My four-year-old grandson, Drew, is a fine boy. He’s just past that stage where he’s figured out how smart he is and how dumb his parents are. (Grandparents, of course, know this stage reemerges multiple times in a child’s development . . . or else it just continues in one long, uninterrupted stretch from age three until he has children of his own.)
Anyway, a couple of months ago, Drew began telling his mother she was wrong about everything. His mother, my first-born, wisely and patiently endured and ignored him until it became clear that his contradictions weren’t going away without her help. So she very firmly told him to be quiet. Which Drew did. For a few seconds.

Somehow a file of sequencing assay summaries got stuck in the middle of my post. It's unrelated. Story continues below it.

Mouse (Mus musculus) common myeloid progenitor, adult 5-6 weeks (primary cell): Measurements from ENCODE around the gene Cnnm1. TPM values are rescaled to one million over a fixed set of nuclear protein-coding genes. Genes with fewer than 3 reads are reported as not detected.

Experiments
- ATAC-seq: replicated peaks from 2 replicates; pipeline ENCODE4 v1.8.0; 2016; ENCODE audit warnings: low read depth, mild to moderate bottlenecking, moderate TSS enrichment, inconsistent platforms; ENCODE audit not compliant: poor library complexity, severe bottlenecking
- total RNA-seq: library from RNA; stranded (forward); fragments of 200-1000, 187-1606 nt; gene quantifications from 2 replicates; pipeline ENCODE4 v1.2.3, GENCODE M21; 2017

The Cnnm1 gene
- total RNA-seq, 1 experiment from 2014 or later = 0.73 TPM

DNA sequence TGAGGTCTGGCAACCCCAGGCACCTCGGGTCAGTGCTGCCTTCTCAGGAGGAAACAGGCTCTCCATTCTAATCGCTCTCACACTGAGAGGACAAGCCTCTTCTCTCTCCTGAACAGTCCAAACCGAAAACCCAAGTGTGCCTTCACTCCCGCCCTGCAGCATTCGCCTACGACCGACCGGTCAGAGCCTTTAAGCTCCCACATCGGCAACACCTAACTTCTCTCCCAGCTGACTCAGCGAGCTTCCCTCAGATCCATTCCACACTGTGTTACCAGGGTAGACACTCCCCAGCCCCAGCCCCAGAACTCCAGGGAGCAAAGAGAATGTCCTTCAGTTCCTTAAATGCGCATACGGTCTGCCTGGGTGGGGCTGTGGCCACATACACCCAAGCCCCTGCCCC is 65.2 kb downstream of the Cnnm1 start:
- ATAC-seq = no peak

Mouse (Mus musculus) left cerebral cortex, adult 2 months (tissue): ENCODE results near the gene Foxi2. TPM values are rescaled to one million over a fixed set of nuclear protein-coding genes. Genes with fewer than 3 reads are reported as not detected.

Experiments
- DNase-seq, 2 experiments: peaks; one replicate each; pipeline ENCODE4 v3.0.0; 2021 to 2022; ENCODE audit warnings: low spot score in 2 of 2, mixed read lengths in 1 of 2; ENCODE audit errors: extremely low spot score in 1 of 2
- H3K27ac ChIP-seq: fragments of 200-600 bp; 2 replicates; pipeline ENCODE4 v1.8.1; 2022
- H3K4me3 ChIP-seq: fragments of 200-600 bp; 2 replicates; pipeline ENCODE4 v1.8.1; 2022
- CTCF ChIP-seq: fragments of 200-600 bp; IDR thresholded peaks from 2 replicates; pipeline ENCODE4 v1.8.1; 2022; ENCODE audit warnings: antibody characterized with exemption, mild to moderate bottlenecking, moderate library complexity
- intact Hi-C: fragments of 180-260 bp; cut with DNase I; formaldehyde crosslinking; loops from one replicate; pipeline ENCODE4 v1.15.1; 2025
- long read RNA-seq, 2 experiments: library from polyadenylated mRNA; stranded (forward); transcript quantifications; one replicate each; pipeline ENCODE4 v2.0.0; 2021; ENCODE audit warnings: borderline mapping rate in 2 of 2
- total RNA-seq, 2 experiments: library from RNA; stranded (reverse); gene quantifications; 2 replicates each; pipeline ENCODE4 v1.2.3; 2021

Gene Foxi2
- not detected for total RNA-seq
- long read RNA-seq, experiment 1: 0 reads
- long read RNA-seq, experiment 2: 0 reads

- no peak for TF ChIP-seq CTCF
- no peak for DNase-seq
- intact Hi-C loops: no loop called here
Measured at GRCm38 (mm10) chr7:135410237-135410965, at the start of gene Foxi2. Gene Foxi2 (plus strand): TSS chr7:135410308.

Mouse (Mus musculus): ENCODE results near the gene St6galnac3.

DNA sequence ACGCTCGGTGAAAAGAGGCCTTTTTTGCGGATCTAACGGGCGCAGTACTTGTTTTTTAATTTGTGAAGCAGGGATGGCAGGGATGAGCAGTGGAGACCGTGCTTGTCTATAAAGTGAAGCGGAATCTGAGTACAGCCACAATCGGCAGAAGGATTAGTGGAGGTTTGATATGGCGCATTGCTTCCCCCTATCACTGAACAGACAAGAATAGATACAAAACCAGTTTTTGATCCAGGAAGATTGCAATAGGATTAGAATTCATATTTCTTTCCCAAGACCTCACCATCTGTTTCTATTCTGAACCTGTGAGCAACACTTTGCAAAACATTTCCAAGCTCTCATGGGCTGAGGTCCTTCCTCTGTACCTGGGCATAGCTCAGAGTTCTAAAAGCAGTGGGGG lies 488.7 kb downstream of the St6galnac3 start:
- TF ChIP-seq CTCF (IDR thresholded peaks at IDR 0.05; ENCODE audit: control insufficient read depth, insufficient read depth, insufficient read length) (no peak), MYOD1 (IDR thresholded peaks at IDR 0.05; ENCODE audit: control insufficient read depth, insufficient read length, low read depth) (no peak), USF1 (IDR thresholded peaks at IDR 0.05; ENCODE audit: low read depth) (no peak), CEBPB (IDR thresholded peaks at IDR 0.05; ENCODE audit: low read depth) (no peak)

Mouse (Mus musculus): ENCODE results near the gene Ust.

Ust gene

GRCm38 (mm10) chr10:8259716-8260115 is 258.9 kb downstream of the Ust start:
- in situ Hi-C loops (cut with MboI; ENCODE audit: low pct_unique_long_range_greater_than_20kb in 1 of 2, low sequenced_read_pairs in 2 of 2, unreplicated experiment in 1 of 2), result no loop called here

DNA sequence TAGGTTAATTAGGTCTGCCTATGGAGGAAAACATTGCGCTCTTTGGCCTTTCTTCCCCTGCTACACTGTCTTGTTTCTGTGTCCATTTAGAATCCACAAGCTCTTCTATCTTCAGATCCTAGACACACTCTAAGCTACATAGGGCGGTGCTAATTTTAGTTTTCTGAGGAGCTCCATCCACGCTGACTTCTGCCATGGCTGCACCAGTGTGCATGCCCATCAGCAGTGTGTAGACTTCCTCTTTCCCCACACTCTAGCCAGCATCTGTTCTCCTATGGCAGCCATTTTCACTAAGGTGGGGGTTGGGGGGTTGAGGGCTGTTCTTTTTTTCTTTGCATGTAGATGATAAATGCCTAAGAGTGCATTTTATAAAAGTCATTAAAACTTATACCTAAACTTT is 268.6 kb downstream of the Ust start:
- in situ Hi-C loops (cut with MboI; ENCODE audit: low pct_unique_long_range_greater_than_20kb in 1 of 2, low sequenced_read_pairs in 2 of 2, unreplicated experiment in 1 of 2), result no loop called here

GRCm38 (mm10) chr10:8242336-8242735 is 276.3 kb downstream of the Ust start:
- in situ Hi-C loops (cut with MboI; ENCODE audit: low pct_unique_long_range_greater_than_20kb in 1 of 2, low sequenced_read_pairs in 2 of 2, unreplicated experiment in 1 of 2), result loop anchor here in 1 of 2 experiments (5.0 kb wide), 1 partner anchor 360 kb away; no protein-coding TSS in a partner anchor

And then he had an idea. He said he wanted to sing a song about a train. Not wishing to be unreasonable, Mom agreed. Then Drew began to sing his train song. It went, more or less, like this:
“You think you know, but you don’t!”
Drew's mom has also just passed through a stage, one that began at bewildered and, in a flash of insight at Mach 1, wound up at shrewd.
Stifling a laugh, she sent him to his room.